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On the Online Playing Field, Competition for Fans Heats Up

Sports media: Web sites scramble for their time and money as some say general interest in athletics is cooling.


Vin Scully made his name in the analog world, but he's a powerful voice in the rapidly evolving world of interactive sports media. Whenever the longtime Los Angeles Dodgers broadcaster mentions the baseball team's Web site, fans flock to

Scully's ability to steer fans to the franchise's Web site was one of the few certainties to emerge about the online sports world during Interactive Sports 99 West, an industry meeting sponsored by New York-based World Research Group. Speakers appearing during last week's seminar at a Santa Monica hotel underscored that it is still too early to predict which technologies, business models and competitors will emerge victorious.

Results of surveys by the ESPN Chilton Sports Poll suggest that the online sports revolution is heating up at a time when general fan interest in sports is cooling. Interest in mainstream sports has slipped since hitting a high during the 1996 Olympic Games. The sports poll also suggests that, while sports fans are more likely than the general population to surf the Internet, nonfans are more likely to use the Internet to buy things.

"The question is whether this is a glass that's half full or half empty," said ESPN Chilton Sports Poll co-founder Rich Luker. "It's a question of whether this is an area that's yet to explode."

Content, most observers agree, will continue to be the online king. And, in sports, that means big-name players who capture a fan's heart and wallet. "When it comes to a movie, it's the stars you care about," said Clifford H. Friedman, a senior managing director of Bear Stearns & Co., which invests in interactive businesses. "You don't care if it's from Universal Pictures, Warner Bros. or Disney. And the same is true with sports. The athletes are the talent."

Los Angeles-based Athlete Direct has emerged as a leading contender when it comes to putting such influential athletes as Troy Aikman, Albert Belle and Dennis Rodman online. The sites offer exclusive commentaries from players, such as chat sessions, online games, stores chock-full of autographed merchandise--and, in Rodman's case, a decidedly quirky cartoon strip.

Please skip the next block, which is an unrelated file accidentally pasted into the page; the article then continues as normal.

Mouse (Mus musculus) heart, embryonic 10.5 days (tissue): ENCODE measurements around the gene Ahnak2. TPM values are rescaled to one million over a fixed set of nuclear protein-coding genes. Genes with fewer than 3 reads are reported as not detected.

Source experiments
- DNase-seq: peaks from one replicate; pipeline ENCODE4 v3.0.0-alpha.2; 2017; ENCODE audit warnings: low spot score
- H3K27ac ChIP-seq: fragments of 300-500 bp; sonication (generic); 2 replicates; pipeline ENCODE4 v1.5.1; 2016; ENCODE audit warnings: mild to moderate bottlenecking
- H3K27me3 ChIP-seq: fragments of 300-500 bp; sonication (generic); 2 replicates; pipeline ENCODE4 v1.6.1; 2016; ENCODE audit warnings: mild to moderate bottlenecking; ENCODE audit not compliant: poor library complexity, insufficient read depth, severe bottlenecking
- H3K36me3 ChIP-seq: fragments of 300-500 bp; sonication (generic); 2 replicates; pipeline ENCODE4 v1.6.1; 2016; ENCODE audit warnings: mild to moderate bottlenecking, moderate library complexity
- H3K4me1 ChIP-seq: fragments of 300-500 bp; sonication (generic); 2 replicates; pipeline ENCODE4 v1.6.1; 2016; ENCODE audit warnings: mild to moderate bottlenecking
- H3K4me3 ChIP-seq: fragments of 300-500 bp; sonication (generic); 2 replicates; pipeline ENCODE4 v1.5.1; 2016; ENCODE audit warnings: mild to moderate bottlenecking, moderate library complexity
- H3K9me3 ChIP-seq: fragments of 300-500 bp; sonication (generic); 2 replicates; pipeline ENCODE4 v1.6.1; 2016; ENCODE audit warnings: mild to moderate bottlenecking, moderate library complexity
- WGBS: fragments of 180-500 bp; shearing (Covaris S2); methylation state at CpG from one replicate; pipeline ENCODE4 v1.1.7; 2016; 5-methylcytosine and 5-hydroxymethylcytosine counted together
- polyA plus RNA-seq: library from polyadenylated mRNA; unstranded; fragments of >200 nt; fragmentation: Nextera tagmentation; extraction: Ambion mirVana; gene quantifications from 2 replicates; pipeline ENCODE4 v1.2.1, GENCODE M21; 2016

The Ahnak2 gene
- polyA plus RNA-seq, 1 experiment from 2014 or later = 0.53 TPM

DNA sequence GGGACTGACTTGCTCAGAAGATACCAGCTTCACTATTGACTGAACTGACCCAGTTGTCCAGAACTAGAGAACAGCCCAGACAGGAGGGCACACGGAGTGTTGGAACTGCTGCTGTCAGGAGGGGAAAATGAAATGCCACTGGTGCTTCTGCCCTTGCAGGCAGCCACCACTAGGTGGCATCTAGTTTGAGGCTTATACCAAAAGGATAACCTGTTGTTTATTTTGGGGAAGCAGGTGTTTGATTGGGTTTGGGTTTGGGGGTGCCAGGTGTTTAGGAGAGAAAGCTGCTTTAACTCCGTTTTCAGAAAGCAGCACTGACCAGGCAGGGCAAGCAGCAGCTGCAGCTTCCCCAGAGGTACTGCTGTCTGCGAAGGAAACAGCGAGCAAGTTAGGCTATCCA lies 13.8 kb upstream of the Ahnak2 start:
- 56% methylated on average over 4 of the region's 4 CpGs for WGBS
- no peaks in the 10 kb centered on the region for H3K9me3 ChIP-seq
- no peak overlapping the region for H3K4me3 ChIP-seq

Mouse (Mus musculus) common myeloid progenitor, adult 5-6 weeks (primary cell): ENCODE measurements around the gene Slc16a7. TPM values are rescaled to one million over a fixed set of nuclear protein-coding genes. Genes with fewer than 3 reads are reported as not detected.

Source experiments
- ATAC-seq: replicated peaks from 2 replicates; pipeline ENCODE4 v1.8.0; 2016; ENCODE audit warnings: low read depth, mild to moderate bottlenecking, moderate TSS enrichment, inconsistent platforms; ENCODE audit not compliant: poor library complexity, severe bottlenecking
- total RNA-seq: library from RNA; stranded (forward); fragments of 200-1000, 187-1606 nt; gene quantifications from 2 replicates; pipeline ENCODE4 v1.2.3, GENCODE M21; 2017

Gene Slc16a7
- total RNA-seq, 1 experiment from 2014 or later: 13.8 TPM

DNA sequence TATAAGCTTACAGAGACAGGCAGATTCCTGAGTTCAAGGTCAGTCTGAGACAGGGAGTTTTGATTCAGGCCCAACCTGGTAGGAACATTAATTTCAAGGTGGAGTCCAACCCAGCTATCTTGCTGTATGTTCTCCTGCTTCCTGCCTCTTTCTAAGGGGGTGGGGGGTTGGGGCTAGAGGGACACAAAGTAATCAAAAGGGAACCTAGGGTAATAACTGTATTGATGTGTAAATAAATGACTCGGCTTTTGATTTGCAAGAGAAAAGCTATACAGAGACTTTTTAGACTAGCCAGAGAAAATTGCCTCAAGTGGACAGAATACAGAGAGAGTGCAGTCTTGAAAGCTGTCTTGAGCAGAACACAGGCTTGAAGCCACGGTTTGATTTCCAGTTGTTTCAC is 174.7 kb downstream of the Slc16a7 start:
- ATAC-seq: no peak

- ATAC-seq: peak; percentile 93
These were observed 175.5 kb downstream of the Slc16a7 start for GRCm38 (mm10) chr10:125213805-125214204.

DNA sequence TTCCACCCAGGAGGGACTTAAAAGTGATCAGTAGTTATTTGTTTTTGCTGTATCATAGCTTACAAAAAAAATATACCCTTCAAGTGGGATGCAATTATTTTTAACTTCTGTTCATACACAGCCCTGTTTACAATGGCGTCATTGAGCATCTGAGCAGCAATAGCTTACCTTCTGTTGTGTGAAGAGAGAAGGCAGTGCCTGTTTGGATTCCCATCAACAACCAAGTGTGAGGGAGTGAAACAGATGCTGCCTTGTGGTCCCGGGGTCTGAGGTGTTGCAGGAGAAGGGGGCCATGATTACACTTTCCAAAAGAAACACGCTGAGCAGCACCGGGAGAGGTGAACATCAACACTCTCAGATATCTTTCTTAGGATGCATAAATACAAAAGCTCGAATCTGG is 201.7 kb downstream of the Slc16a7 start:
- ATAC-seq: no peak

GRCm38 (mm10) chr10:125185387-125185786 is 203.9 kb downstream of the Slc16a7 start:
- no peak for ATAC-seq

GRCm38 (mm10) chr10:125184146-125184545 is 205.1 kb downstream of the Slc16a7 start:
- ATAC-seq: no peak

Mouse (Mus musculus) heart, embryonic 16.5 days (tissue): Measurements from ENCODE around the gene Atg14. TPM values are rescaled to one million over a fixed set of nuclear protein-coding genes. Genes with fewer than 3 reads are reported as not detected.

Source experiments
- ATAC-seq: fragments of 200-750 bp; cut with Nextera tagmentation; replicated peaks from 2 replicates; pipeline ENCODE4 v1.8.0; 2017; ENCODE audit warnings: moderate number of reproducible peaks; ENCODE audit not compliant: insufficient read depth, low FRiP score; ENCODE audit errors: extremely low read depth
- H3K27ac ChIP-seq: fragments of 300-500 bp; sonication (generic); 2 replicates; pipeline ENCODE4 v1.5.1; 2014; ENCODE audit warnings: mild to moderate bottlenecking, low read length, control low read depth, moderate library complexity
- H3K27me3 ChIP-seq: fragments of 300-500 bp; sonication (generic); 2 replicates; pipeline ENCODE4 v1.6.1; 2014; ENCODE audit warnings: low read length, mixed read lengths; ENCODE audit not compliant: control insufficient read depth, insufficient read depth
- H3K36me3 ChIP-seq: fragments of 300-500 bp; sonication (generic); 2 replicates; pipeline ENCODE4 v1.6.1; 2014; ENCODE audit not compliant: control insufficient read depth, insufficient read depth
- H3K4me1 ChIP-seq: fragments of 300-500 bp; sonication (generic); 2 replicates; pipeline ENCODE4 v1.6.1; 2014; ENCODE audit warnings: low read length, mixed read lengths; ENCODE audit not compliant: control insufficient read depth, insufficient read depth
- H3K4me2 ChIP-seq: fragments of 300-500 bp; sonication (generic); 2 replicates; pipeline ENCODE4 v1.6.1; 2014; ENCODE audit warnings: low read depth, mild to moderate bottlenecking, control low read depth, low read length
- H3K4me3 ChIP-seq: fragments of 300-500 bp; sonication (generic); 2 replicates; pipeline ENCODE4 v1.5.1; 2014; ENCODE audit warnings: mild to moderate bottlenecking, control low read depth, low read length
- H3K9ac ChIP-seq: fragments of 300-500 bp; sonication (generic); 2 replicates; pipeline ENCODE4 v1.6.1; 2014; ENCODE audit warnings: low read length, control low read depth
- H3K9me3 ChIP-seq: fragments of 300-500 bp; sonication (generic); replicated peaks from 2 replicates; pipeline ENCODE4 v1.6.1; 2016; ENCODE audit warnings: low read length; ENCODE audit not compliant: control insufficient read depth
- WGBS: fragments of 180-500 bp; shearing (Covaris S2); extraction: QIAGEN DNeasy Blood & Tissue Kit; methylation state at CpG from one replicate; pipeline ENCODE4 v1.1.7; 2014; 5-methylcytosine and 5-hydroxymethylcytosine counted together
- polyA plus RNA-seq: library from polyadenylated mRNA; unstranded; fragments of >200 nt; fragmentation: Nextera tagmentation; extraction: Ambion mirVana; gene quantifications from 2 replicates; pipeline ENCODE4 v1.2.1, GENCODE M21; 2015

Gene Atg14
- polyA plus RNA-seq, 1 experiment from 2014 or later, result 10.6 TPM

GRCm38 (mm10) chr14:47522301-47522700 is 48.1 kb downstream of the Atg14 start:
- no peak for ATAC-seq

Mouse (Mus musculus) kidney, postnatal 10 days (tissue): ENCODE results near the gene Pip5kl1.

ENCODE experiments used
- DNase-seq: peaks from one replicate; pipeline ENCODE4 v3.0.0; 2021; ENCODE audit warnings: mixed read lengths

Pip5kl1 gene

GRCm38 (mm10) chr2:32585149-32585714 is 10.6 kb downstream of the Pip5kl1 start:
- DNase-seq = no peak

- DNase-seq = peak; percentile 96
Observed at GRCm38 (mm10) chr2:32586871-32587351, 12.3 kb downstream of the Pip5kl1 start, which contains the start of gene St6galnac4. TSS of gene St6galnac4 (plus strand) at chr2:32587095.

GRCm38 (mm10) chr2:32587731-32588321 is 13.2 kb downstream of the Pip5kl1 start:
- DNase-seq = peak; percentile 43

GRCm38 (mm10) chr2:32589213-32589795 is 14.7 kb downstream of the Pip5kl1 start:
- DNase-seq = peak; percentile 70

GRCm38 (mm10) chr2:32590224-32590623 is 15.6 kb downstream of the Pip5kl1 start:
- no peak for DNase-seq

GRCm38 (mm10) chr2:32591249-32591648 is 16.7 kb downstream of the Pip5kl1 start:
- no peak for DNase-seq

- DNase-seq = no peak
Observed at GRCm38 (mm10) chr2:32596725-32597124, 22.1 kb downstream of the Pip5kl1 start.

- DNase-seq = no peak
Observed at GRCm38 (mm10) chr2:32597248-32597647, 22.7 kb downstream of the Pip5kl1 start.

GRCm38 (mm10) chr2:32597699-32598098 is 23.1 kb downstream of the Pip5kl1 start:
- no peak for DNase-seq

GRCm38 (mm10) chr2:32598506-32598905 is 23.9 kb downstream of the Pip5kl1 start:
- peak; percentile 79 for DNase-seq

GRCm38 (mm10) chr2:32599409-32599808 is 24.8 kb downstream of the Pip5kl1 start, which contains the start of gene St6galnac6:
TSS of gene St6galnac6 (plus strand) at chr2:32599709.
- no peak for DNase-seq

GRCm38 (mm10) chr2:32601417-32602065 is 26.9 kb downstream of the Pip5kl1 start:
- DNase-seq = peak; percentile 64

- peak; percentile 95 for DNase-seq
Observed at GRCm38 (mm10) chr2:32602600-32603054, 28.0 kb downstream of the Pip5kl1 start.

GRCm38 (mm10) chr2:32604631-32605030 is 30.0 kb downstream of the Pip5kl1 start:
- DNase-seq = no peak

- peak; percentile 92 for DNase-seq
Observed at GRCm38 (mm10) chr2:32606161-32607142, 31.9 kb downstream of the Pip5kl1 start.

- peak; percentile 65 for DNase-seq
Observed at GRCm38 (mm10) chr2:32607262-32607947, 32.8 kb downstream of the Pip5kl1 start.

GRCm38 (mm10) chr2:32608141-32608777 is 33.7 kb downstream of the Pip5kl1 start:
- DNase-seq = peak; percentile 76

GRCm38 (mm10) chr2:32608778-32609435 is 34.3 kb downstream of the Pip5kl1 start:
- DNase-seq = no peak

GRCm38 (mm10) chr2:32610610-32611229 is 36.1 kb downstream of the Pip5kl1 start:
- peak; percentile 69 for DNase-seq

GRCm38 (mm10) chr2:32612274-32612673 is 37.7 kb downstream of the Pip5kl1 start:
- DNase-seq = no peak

Privately held Athlete Direct said it isn't yet profitable because only a handful of the 80 sites it operates for athletes are operating in the black. Athlete Direct President Ross Schaufelberger maintains that more sites will turn profits in time. He also envisions Internet sites as "one of the most significant elements of an athlete's future business deals."

As big-name stars establish online beachheads, such media-savvy leagues as Major League Baseball and the National Basketball Assn. also are pitching themselves as a fan's best online friend. So, for that matter, are local sports franchises and such heavyweight online stars as

It's unclear whether athletes, leagues, franchises and other sports-oriented sites will be able to overcome their diverse interests to work cooperatively as Internet commerce matures and the financial stakes rise. "It's going to remain a complicated issue," Schaufelberger said. "You have to believe that everyone would benefit from some form of cooperation."

Equally complicated is the parade of business models being developed to build online business. Some sites rely solely on revenue from subscriptions, while others generate revenue through advertising or sales of merchandise and tickets. "I can't tell you which of the many revenue streams discussed during this conference is going to be the dominant one," Friedman said.

The Dodgers, for example, have been online since 1996, but only now are taking the first, tentative step toward establishing a fee-based site. Later this week, the Dodgers will "send out an online survey asking fans what they'd like to see [on a premium site] if there was going to be a premium site," said Ben Platt, the Dodgers' Web master. "Our whole approach has been to go slow."

The Baltimore Ravens, in contrast, are charging headlong toward a premium site where NFL fans will have to pay for access. The football team's Web site is the result of a $105-million, 20-year marketing agreement that the Ravens signed with PSINet, an East Coast Internet service provider.

The deal involves naming rights to the football team's new stadium, signage, and what PSINet Sports Marketing Director Sara Gilbertson described as "the Ravenization" of PSINet's online presence. "Nobody knew who we were," Gilbertson said. "We needed to make a marketing splash. The goal is to turn this into a business for both PSINet and the Ravens."

Web sites operated by individual franchises have their own set of online problems. The National Hockey League, for example, prohibits franchises from selling merchandise online, demanding that online sales move through the league's Web site. Also, Web hits for most franchise sites fall dramatically after the season and fans have moved on to other sports.

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